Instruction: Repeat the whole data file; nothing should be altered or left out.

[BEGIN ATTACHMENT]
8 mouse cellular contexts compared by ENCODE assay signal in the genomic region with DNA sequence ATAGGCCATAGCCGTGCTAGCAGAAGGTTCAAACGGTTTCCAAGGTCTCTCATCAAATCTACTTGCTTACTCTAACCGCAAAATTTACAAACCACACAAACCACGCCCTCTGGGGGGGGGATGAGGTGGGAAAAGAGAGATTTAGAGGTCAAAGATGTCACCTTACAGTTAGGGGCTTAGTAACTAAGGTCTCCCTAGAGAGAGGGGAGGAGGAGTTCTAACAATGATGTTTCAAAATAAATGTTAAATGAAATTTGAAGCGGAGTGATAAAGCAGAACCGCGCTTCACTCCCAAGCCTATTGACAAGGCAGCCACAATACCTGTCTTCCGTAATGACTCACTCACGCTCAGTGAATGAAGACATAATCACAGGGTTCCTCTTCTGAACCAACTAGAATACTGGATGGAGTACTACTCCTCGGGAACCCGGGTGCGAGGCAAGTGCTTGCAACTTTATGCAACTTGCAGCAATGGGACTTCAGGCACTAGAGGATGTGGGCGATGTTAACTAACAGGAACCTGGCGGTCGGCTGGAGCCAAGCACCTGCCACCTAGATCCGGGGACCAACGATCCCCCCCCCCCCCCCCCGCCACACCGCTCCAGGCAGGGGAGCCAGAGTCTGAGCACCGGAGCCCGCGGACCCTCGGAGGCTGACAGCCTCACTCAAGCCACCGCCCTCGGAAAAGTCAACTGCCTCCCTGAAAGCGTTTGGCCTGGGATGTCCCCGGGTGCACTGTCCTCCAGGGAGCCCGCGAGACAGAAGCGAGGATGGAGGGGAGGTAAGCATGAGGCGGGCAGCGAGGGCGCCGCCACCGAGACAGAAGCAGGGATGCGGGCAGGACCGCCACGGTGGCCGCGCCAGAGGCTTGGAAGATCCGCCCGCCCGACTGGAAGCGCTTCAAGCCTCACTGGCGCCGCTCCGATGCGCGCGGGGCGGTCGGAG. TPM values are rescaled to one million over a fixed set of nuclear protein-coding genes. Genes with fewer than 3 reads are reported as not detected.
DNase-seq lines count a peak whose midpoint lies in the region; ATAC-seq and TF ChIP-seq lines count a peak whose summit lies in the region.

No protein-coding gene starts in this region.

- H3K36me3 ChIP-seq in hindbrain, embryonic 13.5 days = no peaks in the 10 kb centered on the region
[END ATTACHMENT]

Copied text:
8 mouse cellular contexts compared by ENCODE assay signal in the genomic region with DNA sequence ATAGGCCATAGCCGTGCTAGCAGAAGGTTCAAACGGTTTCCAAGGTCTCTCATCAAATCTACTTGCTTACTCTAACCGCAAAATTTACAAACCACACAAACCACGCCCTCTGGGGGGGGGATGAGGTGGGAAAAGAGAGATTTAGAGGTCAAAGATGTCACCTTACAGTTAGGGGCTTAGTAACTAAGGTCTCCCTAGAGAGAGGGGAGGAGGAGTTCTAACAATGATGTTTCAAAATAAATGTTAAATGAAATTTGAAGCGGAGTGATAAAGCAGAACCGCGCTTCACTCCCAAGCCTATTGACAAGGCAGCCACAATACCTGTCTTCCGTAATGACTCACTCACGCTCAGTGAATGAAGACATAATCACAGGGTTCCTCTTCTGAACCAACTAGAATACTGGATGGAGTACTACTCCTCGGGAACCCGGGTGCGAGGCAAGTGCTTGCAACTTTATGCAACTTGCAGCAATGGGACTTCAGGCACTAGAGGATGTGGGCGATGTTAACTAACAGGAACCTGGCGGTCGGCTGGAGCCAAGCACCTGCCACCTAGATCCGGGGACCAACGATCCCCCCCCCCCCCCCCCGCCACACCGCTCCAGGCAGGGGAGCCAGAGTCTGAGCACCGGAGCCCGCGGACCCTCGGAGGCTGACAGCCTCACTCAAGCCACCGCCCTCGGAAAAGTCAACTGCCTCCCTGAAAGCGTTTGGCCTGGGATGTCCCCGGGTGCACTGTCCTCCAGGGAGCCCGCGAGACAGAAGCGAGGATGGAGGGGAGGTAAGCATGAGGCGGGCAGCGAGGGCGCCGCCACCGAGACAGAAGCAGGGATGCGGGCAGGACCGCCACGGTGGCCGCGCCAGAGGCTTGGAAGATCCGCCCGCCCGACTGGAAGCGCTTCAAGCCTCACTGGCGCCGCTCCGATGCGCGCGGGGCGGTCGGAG. TPM values are rescaled to one million over a fixed set of nuclear protein-coding genes. Genes with fewer than 3 reads are reported as not detected.
DNase-seq lines count a peak whose midpoint lies in the region; ATAC-seq and TF ChIP-seq lines count a peak whose summit lies in the region.

No protein-coding gene starts in this region.

- H3K36me3 ChIP-seq in hindbrain, embryonic 13.5 days = no peaks in the 10 kb centered on the region